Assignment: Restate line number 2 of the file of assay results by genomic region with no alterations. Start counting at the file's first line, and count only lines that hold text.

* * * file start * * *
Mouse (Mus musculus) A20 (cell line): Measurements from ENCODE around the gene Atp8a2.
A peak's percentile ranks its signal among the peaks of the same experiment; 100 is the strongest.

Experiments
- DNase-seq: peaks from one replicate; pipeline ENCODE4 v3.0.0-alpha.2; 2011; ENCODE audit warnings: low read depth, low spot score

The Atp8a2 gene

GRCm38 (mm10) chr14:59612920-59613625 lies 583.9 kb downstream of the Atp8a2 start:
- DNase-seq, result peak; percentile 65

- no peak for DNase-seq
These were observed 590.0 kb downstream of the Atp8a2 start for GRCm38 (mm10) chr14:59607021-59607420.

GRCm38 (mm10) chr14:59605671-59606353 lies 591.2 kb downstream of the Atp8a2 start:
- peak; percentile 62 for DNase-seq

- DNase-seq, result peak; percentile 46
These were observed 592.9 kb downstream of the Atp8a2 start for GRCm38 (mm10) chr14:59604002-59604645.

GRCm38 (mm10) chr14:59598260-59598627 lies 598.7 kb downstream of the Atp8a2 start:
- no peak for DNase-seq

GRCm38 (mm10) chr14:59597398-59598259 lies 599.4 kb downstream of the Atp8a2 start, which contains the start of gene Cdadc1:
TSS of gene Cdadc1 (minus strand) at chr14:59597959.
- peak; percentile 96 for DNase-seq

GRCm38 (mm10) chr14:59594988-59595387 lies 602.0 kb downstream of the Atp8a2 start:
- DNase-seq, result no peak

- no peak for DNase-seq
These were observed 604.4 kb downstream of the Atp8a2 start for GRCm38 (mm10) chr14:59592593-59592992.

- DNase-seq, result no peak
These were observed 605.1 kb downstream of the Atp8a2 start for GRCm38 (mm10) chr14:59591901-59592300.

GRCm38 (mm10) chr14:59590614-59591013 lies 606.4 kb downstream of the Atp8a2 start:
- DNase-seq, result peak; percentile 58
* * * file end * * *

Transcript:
A peak's percentile ranks its signal among the peaks of the same experiment; 100 is the strongest.